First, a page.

Has your vehicle been repossessed by a Buy-Here-Pay-Here dealership? Repossessions are hard on folks. You’ve lost your car. You’ve lost the money that you’ve put into it. Your credit has taken a hit. Maybe your neighbors or co-workers witnessed the whole thing and it’s embarrassing. Simply getting a car repossessed […]
Deciphering Car Sale Contracts, Continued. If you haven’t read the first part of this article, you should read it here. Today we look at all that fine print on the back side of your car sale contract, and figure out what it all means. XI. Finance Charge and Payments. […]
At 8:59 A.M., my office phone rings. A frantic woman answers: “My car just got repossessed.” As she proceeds to tell me her story, it becomes clear that this isn’t a garden variety repossession. Most repossessions, I confess, are totally legal. A car was bought on an installment contract; payments […]
Certified Pre-Owned Vehicle Programs Sometimes Cover Past Wrecks. Beware of Trusting the “Certified” Label.
When you’re looking to purchase a car, all you want is a reliable, comfortable car that you can afford. If you either cannot or will not spend the money to buy a brand new vehicle, then a used car is your only choice. Certified Pre-Owned Vehicles can be a decent option, if you’re dealing with a manufacturer who stands behind their certification and do your diligence ahead of time.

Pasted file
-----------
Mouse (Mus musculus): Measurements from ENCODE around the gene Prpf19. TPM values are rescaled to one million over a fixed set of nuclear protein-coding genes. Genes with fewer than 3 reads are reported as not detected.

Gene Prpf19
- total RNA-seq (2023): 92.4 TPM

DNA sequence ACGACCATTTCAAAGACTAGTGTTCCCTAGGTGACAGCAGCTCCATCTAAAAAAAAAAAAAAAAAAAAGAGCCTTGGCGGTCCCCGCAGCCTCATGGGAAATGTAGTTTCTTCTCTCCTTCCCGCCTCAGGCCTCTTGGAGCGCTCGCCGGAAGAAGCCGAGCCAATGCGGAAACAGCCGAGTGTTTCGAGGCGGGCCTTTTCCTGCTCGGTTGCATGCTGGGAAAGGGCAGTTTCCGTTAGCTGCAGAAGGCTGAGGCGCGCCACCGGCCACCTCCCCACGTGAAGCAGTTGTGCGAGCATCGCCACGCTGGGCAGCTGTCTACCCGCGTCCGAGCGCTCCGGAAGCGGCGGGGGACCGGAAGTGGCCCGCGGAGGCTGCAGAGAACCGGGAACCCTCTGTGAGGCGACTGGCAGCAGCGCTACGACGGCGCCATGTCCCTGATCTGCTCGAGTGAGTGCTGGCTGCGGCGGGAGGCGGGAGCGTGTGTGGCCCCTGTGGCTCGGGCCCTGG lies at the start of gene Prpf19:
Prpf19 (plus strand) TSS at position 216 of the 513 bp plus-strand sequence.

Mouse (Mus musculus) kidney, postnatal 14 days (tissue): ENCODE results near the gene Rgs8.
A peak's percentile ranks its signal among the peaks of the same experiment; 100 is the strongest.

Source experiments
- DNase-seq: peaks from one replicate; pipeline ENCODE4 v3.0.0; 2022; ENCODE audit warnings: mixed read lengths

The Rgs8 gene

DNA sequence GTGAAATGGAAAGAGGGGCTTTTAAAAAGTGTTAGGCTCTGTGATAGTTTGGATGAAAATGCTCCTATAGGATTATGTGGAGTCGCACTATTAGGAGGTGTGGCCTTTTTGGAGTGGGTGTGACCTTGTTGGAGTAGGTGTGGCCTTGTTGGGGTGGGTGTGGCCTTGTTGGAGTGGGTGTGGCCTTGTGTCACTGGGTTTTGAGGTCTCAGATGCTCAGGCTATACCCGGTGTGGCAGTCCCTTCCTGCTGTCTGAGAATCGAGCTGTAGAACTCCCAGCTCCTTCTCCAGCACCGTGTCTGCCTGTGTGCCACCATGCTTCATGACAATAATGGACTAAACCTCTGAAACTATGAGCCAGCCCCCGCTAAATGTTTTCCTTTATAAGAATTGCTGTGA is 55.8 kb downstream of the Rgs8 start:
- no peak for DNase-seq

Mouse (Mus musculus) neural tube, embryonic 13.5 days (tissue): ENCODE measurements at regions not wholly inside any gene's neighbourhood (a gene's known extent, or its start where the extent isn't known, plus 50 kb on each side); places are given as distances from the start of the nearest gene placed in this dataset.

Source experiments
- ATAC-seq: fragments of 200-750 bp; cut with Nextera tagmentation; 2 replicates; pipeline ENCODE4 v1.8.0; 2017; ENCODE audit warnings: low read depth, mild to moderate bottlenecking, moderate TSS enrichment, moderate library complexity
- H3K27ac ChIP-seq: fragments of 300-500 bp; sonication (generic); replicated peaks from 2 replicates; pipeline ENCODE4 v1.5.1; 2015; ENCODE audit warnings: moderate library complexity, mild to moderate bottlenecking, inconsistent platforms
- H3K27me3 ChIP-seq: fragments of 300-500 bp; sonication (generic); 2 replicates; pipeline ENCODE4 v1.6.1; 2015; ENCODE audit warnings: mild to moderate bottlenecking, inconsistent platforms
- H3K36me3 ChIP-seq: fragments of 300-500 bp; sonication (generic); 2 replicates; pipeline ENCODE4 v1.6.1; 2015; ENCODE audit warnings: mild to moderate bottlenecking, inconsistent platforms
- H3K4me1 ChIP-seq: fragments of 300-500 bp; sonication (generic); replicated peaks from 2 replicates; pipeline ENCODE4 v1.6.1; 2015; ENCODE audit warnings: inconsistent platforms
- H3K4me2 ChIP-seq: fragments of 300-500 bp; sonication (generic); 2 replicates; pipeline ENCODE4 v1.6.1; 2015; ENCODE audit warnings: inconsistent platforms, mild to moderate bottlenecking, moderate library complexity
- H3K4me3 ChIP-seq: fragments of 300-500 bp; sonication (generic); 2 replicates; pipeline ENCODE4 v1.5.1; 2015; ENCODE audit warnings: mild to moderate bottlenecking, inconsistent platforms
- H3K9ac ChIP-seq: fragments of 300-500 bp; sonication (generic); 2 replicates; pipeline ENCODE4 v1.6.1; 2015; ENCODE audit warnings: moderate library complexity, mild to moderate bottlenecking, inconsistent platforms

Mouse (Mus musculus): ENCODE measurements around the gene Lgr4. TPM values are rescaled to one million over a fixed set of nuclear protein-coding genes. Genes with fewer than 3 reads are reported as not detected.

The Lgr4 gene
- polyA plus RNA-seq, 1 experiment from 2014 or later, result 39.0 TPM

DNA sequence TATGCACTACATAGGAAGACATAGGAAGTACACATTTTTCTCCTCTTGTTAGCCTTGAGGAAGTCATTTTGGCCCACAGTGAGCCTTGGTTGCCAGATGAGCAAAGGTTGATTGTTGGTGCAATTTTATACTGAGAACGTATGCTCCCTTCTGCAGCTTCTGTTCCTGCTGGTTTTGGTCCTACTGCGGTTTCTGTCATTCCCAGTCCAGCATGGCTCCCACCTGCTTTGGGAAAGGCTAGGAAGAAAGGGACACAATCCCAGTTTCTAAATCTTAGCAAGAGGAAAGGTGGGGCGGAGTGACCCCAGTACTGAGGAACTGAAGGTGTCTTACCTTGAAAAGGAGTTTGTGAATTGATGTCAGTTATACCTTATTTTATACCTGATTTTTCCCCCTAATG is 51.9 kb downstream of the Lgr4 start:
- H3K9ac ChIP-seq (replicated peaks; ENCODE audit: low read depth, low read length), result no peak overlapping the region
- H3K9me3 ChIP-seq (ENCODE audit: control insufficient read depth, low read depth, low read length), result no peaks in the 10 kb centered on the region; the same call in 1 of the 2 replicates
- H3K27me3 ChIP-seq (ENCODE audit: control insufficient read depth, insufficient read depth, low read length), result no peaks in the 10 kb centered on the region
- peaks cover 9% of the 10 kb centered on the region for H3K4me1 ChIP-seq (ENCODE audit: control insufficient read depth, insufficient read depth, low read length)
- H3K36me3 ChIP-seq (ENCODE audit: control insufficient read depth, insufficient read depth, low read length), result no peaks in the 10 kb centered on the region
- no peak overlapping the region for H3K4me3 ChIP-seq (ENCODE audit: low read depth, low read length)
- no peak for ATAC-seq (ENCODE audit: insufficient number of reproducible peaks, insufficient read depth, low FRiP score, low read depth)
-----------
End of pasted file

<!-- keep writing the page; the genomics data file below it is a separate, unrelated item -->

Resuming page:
But many times, the certified label is nothing more than a fancy sticker used to raise the price of the car. Some manufacturers have even been known to repaint wrecked cars and then push them through their “certified” process. Or more commonly, allow dishonest dealer sales personnel to conduct the “certification” and simply rubber stamp the dealer’s certification.
If you paid certified-car money for a vehicle that was previously wrecked or used as a daily rent-a-car, you should talk to your lawyer about your options for getting your money back.
If you live in Alabama and would like a free consultation regarding your rights with certified pre-owned vehicles, call us at 251.272.9148 today.
Are you one of the approximately 482,000 VW Diesel owners in the USA with a car that was rigged to cheat its way through emissions tests? If so, here are some things to consider before you start freaking out: You can still drive the car.The “defeat device” that lurks in […]
If you’ve been watching the news, you may have heard about the massive fraud that Volkswagen has perpetrated on its customers. For several years now, they have been marketing their “clean diesel” cars as being, well, clean burning, low-pollution vehicles. They even had scientific proof: emissions tests showed that the […]
GO Financial (a.k.a. “GO Credit” or “GFC Lending”) Finances Subprime Auto Sales. If you applied for a loan with them and were denied, speak to a consumer protection lawyer right away. We are currently investigating claims where car buyers who sought financing for car sales via GO Financial had their loan […]
Whenever you Apply for Credit or any sort of Installment Loan, you are supposed to receive a written notice from the creditor telling you if you were approved, denied, or given a counter-offer. This is more important than you think. Here’s why.
There’s this thing called the Adverse Action Notice. It’s a letter that anyone who receives a consumer credit application must send to the applicant if they do anything but approve their application on the terms requested. Here’s what they look like: